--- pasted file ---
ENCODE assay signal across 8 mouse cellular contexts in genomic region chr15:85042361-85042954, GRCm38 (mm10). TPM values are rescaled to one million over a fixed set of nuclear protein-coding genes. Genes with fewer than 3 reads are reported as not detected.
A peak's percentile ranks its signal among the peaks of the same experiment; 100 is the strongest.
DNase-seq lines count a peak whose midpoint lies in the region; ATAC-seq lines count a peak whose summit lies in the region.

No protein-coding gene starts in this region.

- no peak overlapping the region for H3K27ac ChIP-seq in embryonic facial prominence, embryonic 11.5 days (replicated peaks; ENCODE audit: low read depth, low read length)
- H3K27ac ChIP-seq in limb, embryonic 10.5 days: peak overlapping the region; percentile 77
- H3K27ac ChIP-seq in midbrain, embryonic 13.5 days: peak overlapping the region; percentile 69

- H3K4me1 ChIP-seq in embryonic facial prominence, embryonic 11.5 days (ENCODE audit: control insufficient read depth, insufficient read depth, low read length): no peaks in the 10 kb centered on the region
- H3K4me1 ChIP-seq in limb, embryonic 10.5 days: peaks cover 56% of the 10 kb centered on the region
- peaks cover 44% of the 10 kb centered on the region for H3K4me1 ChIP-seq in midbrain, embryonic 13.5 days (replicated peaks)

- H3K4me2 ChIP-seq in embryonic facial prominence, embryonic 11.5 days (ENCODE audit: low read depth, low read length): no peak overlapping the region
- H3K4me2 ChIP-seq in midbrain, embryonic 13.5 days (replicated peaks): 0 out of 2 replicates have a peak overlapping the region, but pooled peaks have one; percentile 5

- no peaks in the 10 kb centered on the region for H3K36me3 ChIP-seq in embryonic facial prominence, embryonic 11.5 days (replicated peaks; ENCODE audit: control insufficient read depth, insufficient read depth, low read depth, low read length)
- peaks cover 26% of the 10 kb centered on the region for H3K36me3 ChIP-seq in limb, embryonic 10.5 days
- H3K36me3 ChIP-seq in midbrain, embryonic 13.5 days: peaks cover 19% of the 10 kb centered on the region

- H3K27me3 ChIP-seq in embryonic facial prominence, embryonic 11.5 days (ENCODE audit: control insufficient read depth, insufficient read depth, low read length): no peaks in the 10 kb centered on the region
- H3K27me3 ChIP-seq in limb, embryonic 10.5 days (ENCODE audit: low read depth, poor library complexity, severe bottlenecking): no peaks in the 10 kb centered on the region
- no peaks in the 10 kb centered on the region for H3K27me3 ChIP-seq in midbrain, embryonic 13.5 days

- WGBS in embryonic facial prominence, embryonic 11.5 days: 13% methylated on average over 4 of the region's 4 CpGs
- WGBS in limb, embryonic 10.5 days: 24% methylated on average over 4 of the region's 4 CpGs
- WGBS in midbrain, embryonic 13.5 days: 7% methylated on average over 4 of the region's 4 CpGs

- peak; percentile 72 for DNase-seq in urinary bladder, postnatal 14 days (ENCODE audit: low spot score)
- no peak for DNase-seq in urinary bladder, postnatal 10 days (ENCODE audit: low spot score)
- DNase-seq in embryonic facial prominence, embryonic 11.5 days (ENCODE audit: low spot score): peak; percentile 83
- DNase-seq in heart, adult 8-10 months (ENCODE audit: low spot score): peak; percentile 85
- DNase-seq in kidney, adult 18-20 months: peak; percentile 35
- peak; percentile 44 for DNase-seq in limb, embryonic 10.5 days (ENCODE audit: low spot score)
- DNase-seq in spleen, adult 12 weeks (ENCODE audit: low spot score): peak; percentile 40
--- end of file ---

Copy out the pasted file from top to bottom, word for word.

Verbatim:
ENCODE assay signal across 8 mouse cellular contexts in genomic region chr15:85042361-85042954, GRCm38 (mm10). TPM values are rescaled to one million over a fixed set of nuclear protein-coding genes. Genes with fewer than 3 reads are reported as not detected.
A peak's percentile ranks its signal among the peaks of the same experiment; 100 is the strongest.
DNase-seq lines count a peak whose midpoint lies in the region; ATAC-seq lines count a peak whose summit lies in the region.

No protein-coding gene starts in this region.

- no peak overlapping the region for H3K27ac ChIP-seq in embryonic facial prominence, embryonic 11.5 days (replicated peaks; ENCODE audit: low read depth, low read length)
- H3K27ac ChIP-seq in limb, embryonic 10.5 days: peak overlapping the region; percentile 77
- H3K27ac ChIP-seq in midbrain, embryonic 13.5 days: peak overlapping the region; percentile 69

- H3K4me1 ChIP-seq in embryonic facial prominence, embryonic 11.5 days (ENCODE audit: control insufficient read depth, insufficient read depth, low read length): no peaks in the 10 kb centered on the region
- H3K4me1 ChIP-seq in limb, embryonic 10.5 days: peaks cover 56% of the 10 kb centered on the region
- peaks cover 44% of the 10 kb centered on the region for H3K4me1 ChIP-seq in midbrain, embryonic 13.5 days (replicated peaks)

- H3K4me2 ChIP-seq in embryonic facial prominence, embryonic 11.5 days (ENCODE audit: low read depth, low read length): no peak overlapping the region
- H3K4me2 ChIP-seq in midbrain, embryonic 13.5 days (replicated peaks): 0 out of 2 replicates have a peak overlapping the region, but pooled peaks have one; percentile 5

- no peaks in the 10 kb centered on the region for H3K36me3 ChIP-seq in embryonic facial prominence, embryonic 11.5 days (replicated peaks; ENCODE audit: control insufficient read depth, insufficient read depth, low read depth, low read length)
- peaks cover 26% of the 10 kb centered on the region for H3K36me3 ChIP-seq in limb, embryonic 10.5 days
- H3K36me3 ChIP-seq in midbrain, embryonic 13.5 days: peaks cover 19% of the 10 kb centered on the region

- H3K27me3 ChIP-seq in embryonic facial prominence, embryonic 11.5 days (ENCODE audit: control insufficient read depth, insufficient read depth, low read length): no peaks in the 10 kb centered on the region
- H3K27me3 ChIP-seq in limb, embryonic 10.5 days (ENCODE audit: low read depth, poor library complexity, severe bottlenecking): no peaks in the 10 kb centered on the region
- no peaks in the 10 kb centered on the region for H3K27me3 ChIP-seq in midbrain, embryonic 13.5 days

- WGBS in embryonic facial prominence, embryonic 11.5 days: 13% methylated on average over 4 of the region's 4 CpGs
- WGBS in limb, embryonic 10.5 days: 24% methylated on average over 4 of the region's 4 CpGs
- WGBS in midbrain, embryonic 13.5 days: 7% methylated on average over 4 of the region's 4 CpGs

- peak; percentile 72 for DNase-seq in urinary bladder, postnatal 14 days (ENCODE audit: low spot score)
- no peak for DNase-seq in urinary bladder, postnatal 10 days (ENCODE audit: low spot score)
- DNase-seq in embryonic facial prominence, embryonic 11.5 days (ENCODE audit: low spot score): peak; percentile 83
- DNase-seq in heart, adult 8-10 months (ENCODE audit: low spot score): peak; percentile 85
- DNase-seq in kidney, adult 18-20 months: peak; percentile 35
- peak; percentile 44 for DNase-seq in limb, embryonic 10.5 days (ENCODE audit: low spot score)
- DNase-seq in spleen, adult 12 weeks (ENCODE audit: low spot score): peak; percentile 40